Turkish PM Erdoğan issues green warning at UN forest meet
ISTANBUL - Hürriyet Daily News
‘We need to start thinking about the tragedies of a liter of oil, or a cubic meter of gas, or a bag of coal,’ Prime Minister Erdoğan says at the UN forum. AA photoTurkish Prime Minister Recep Tayyip Erdoğan kicked off the United Nations Forum on Forests yesterday with a heartfelt speech that touched upon the environmental cost of “cruel competition” and financial inequalities that see thriving richness at the expense of the poor, warning participants against a wide range of global environmental threats from pollution to scarcity of water.
“Humanity now needs to question how a bag of pasta ended up on the shelf before buying it,” Erdoğan said. “We need to start thinking of the tragedies a liter of oil, or cubic meter of gas, or a bag of coal has witnessed in the making. We are not only creatures of bodies, heads and brains. We carry hearts, we carry souls, and we carry conscience.”
Erdoğan’s speech was the first of the forum; hosted for the first time outside of the U.N. headquarters, and the prime minister was persistent in making clear the threats and troubles of an age he defined as “when global conscience was needed the most.”
“People are racing to put on perfumes as the atmosphere is punctured. People race to get faster as the ice melts. We all need to see this and understand that if what we call development and growth continues like this we will not have a world to live in. If this cruel competition, this ambition, this avarice keeps going, we will not have a world to leave to our children,” Erdoğan said.
Erdoğan reminded participants of an old Native American saying, stating, “When all the trees have been cut, all the animals hunted, all the waters polluted and the air cannot be inhaled, then you will realize that money is not edible.”
The prime minister drew contrasts between nations with strong economies and rapid markets, and countries which were exploited and used.
“I have to be clear on this, such a method of growth and development dominates the world that one country’s wealth rests on the misery of another,” Erdoğan said. “I saw mothers in Somalia who dreamt of a glass of milk for their children, and I have witnessed mothers fill up shopping carts to the full, and then fill up another cart.”
The global threats which humanity faces eliminate “the luxury of saying, ‘What do I care?’” Erdoğan said.
“If the dress we wear is built on the hopes of a five-year old child in Bangladesh, if the gasoline we put in our cars is mixed with the blood of the innocent in Libya, if a chocolate we hand down to our children poisoned rivers in Africa, if a coat we are wearing has caused the extinction of a species, if the furniture in our homes plundered the rain forests, then we need to be disturbed by this cycle, by this kind of globalization, by this kind of trade. We need to question this to the deepest level and resolve it.”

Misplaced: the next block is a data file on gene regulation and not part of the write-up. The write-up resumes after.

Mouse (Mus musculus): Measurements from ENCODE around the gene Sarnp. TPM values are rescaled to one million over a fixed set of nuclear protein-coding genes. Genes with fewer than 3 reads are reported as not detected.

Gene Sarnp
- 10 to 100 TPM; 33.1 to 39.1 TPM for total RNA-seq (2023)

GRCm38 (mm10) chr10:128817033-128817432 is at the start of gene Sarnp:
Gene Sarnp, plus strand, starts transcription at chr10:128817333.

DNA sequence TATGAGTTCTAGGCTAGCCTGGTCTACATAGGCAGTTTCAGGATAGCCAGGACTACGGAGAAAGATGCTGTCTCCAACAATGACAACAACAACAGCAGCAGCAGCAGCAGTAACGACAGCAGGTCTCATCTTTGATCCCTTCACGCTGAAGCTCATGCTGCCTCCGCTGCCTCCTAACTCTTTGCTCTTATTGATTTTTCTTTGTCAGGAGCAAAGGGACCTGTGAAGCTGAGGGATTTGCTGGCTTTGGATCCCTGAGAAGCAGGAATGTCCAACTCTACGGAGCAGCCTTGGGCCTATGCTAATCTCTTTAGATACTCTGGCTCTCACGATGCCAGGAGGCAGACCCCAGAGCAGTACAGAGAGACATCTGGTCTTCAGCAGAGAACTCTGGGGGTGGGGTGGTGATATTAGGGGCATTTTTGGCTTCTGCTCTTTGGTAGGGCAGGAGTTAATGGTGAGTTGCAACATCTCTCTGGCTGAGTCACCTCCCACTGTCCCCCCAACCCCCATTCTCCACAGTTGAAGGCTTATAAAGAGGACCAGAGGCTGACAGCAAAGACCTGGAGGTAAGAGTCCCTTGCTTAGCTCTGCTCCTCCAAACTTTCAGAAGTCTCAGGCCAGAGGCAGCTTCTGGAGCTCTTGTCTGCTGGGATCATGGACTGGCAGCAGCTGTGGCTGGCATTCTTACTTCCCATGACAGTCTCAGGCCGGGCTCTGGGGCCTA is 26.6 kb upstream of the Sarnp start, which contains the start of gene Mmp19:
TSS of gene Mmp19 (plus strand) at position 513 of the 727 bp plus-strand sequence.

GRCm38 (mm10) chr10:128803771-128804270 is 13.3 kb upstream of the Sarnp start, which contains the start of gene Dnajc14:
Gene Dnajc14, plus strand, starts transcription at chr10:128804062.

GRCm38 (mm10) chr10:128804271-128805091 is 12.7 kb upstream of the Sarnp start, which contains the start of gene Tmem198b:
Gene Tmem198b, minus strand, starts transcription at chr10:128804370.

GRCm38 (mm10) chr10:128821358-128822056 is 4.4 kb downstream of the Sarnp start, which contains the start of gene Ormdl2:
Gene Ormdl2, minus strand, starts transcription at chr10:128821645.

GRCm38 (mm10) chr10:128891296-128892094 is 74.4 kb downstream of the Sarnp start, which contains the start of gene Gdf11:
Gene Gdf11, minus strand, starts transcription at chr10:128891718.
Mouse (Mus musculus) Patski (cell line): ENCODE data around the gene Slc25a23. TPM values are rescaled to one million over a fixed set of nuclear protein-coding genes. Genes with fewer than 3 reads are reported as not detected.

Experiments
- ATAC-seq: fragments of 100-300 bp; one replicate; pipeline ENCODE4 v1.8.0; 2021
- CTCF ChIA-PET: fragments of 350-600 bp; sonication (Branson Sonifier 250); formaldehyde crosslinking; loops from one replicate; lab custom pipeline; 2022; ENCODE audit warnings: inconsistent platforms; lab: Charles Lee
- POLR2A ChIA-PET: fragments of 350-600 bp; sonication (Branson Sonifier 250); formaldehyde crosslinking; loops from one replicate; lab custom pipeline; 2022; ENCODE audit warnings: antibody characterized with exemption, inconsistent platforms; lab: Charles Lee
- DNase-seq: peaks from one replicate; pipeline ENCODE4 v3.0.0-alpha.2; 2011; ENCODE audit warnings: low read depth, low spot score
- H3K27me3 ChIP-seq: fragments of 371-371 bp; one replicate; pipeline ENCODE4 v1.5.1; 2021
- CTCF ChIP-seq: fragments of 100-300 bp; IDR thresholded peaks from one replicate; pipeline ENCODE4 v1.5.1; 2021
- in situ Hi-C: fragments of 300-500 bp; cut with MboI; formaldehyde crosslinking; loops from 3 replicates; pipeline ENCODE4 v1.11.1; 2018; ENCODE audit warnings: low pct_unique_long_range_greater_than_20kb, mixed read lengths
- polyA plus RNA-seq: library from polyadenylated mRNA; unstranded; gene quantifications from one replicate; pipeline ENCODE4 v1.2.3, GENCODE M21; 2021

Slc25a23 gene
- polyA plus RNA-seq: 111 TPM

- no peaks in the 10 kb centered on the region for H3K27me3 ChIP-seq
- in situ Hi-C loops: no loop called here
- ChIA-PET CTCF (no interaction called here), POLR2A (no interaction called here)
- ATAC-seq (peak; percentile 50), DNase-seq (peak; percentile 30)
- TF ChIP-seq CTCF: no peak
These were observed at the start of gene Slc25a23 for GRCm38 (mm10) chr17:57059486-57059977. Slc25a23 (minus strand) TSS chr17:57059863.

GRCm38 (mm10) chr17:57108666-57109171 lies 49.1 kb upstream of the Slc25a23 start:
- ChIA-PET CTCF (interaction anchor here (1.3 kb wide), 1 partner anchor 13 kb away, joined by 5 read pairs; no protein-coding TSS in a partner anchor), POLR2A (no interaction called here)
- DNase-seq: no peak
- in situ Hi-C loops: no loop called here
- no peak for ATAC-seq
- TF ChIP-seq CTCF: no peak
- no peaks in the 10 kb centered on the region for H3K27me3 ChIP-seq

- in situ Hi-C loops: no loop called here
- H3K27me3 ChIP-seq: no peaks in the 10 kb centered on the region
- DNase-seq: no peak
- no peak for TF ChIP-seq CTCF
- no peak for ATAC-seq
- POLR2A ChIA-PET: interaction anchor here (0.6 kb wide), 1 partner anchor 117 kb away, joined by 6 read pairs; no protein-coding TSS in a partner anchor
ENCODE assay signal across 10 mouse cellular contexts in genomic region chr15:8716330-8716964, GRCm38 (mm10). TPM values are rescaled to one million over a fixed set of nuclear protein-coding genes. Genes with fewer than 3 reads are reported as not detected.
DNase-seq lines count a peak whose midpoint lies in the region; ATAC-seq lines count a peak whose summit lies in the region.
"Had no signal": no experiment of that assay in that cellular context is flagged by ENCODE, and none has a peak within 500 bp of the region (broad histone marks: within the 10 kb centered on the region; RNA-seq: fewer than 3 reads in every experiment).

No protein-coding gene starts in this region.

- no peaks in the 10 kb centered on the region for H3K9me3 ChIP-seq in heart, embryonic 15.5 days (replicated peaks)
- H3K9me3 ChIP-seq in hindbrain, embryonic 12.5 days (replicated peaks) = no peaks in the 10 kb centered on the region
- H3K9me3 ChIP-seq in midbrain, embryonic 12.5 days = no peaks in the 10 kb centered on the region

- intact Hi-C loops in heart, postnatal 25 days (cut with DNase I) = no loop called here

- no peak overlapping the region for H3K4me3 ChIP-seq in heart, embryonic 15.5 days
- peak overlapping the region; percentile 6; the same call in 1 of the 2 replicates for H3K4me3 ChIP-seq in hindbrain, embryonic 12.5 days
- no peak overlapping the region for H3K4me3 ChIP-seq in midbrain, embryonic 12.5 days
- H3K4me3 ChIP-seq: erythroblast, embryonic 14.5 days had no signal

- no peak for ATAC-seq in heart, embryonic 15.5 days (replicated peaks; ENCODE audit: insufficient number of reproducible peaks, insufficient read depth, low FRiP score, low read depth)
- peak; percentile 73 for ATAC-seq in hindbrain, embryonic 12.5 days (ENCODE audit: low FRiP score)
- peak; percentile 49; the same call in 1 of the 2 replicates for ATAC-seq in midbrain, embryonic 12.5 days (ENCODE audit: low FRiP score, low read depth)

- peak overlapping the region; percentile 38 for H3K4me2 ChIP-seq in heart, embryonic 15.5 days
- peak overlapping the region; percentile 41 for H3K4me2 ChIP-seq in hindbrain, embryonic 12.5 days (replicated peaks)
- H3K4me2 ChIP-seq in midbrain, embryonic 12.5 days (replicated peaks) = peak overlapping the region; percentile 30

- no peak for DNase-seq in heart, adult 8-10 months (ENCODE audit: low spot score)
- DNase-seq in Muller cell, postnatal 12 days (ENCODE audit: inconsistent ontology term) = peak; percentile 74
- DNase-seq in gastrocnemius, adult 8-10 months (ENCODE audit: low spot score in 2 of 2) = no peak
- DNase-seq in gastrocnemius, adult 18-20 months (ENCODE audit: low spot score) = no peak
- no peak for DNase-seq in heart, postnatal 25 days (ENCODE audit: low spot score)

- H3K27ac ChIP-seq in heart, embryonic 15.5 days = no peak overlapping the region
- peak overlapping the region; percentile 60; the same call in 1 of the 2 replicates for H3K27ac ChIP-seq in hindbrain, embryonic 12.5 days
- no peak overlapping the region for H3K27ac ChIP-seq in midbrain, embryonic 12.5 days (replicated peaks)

Erdoğan then called on global actors to intervene in the ongoing dangers.
“When faced with such a disaster, a destiny that could be almost labeled as the apocalypse, we need to stop taking steps toward it, and find ways to avoid this, step by step,” Erdoğan said, adding that the Rio conference on sustainability had resulted in a decision to commit to sustainability in forestry, fighting against desertification.
Turkey had increased projects to help sustain forests, as well as adding to the capacity of the country with over two billion new saplings planted on millions of hectares of land, Erdoğan added.
Erdoğan’s speech caused a strong reaction from the delegates and United Nations officials, with Director of Secretariat of the United Nations Forum on Forests Jan McAlpine later describing the speech as “underlining the relation between humans and forests.”
Under Secretary-General for Economic and Social Affairs Wu Hongbo also defined the session as “historic” due to its location, and Turkey’s commitment as “undeniable.”
“This confirms Turkey’s commitment,” Hongbo said. “The gathering of political leaders will provide much needed support.”
Turkey’s Minister of Forestry and Water Affairs, Veysel Eroğlu, reiterated Turkey’s support for the forum’s cause, referencing Turkey’s recent battles against forest fires.
“We have new projects in fighting forest fires, and we employ officials in countries that need help in their fights against forest fires,” Eroğlu told members of the press. “We built education centers, and are willing to build more, and send officials out, if requested.”
Turkey also launched projects to help increase areas of forestry, Eroğlu added, saying, “Turkey is at the top of the list for countries that increased their forest capacities.”
The forum was attended by nearly 2000 participants, including over 1200 delegates coming from 197 countries.